Neither extreme, Costa says, supports learning. The challenge for professors is striking a balance. That work, she says, depends on context, with no perfect answer and no finish line.

Some teaching contexts make that balance harder to strike. “Things compound if you have a lot of flexibility in a large class,” says Viji Sathy, an associate dean of evaluation and assessment in the Office of Undergraduate Education at the University of North Carolina at Chapel Hill, where she is also a professor of practice in psychology and neuroscience.

Another challenge, Sathy says, is that implicit bias leads students to perceive policies differently, depending on who has set them. So if an older, white male professor is very flexible, students might take that as a sign that he trusts them. But if the flexible professor is a young woman of color, she says, they might assume “she has no idea what she’s doing.”

College leaders, Sathy says, must consider such nuances when they evaluate teaching. Adding flexibility is much more work in some courses than in others, and professors can set the exact same policies and see different results.

Professors are feeling this tension between structure and flexibility in many parts of course design, but nowhere so much as in how to handle deadlines.

Deadlines are an inescapable fact of college courses. The term will end; professors will submit grades. At one extreme, professors can decide that all the work of a course is due when the term ends, and nothing is late until then. The drawbacks are real: Such a policy can leave professors with a mountain of grading at the end and deprive students of the chance to learn from feedback along the way.

At the other extreme, professors can set a series of hard deadlines without extensions, except, say, for serious illness or a death in the family. Students have to ask, and maybe provide evidence, which puts an extra burden on the students — some of whom will be more comfortable asking for an exception than others. And it puts the professor in the uncomfortable position of wading into students’ personal business to decide what merits an extension.

There is, of course, a great deal of space between those poles to do something, and many professors are exploring different options. One approach that’s gained popularity through pandemic teaching is offering “oops tokens,” which allow students to turn in a certain number of assignments late without penalty and without having to provide a reason.

Michelle Pacansky-Brock has put a lot of thought into the design of the community-college courses she teaches online. Each assignment is meant to take students one step forward in their learning. Students who fall behind are more likely to drop the course, or fail it.

At the same time, she knows that perfection is impossible.

In an informal video message — shot in her backyard, with her dog’s tail wagging behind her — Pacansky-Brock, a faculty mentor for online teaching and learning in the Foothill-De Anza Community College District, in California, tells her students that deadlines are like a bull’s-eye. “Your task,” she says, “should be to try to aim for that bull’s-eye every time. But if you miss it, just pick up the dart and throw it again.”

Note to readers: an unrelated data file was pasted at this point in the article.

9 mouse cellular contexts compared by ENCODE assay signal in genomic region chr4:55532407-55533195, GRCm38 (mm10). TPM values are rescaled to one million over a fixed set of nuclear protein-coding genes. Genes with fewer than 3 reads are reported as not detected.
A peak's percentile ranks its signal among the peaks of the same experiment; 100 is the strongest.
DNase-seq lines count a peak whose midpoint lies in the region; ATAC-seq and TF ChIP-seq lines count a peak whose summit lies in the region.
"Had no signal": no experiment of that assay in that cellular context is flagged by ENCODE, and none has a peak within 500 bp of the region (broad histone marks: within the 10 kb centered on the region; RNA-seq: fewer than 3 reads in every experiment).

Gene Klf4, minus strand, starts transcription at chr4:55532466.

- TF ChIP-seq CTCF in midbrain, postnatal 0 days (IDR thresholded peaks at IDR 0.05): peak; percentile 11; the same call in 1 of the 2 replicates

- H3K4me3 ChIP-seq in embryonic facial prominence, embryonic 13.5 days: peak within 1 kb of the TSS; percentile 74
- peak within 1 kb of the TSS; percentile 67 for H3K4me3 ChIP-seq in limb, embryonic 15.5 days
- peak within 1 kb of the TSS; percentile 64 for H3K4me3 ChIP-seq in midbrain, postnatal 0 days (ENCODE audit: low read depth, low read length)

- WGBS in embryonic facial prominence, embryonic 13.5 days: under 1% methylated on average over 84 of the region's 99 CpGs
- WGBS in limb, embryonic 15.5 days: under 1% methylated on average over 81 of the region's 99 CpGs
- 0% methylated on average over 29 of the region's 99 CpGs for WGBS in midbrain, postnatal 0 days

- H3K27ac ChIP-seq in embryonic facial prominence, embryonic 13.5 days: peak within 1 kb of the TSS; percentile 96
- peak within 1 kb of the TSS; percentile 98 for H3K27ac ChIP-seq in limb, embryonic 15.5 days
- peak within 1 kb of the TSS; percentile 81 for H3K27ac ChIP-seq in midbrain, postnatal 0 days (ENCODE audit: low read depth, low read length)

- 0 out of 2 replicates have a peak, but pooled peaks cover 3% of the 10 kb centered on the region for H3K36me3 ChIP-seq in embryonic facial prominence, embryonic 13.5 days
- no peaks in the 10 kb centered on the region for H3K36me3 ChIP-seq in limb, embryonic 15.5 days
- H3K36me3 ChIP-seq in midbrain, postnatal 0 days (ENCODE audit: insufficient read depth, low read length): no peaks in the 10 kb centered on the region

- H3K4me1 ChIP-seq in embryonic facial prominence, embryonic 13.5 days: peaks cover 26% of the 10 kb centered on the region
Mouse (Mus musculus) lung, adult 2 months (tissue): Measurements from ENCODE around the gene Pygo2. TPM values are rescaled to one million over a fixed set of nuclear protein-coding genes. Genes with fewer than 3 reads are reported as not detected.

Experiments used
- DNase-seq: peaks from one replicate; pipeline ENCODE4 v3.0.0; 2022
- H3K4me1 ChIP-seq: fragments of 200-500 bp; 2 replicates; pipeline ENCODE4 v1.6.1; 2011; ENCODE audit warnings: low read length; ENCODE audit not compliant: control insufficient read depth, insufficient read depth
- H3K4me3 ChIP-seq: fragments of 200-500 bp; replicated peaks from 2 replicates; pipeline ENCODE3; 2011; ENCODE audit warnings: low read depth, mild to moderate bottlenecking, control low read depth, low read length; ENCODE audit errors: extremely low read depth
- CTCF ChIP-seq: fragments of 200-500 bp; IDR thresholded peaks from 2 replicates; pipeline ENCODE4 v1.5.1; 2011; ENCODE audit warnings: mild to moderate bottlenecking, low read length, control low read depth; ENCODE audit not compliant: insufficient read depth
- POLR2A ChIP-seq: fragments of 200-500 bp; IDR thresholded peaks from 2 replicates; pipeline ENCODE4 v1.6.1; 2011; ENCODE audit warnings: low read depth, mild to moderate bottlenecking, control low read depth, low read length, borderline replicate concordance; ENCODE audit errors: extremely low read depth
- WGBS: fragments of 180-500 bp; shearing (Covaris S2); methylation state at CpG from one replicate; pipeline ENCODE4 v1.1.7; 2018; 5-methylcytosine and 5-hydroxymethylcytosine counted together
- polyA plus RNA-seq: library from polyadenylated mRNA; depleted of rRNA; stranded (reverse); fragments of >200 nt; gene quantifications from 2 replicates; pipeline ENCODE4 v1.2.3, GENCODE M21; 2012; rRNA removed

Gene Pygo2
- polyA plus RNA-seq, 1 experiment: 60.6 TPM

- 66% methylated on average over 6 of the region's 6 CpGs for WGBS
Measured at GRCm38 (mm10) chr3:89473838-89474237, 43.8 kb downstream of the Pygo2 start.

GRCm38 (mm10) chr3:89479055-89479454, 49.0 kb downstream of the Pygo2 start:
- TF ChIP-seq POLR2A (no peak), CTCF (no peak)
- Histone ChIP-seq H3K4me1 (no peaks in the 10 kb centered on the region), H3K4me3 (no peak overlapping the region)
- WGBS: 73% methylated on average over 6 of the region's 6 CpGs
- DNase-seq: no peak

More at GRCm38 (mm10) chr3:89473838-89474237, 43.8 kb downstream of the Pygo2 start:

In the video, Pacansky-Brock explains that she’ll follow up with students when they miss the target. Not to punish them, but to help.

I feel like we really neglected the well-being of our faculty during remote learning.

Covid has complicated how professors think about extensions, says Nicha Otero, an associate professor of psychology in the human-sciences department at the University of Arkansas at Fort Smith. When students test positive for Covid, some are still able to complete their assignments from home, and others are too sick to get out of bed. What policy accounts for that?

Otero has rethought her approach in recent years, settling on a system with two hard deadlines: one at the midpoint and another at the end of the semester. This creates a bit of a grading backlog, she’s found, but at least it coincides with breaks.

To keep students motivated and on track, Otero provides progress reports that let students see the assignments they’ve completed so far and how many of the points available in a course they have earned.

“Most students respond to that progress report,” Otero says. “Like, Oh my gosh, I didn’t realize that three weeks have passed, and I have done nothing. I thought I had time!”

For some professors, though, students’ ability to hit deadlines is important to measure. Gayle Miller is in that group. Miller, the department chair of legal studies at the College of Lake County, in Illinois, teaches students who are pursuing careers as paralegals. In that profession, “deadlines are meaningful, and delays have significant consequences,” Miller wrote in an email.

So Miller’s policies take deadlines seriously. Late work is penalized, and the penalties escalate with the lateness. Eventually, work is so late that students won’t get any points for it — but she still requires them to do every significant assignment in order to pass.

Miller thought the policy was clear, but during the pandemic, students were confused. They didn’t realize they could turn in work late. She didn’t alter her policy, but she changed how she described it, saying first that late work would be accepted, and then explaining its consequences. That led more students to turn things in — but fewer to hit the deadlines.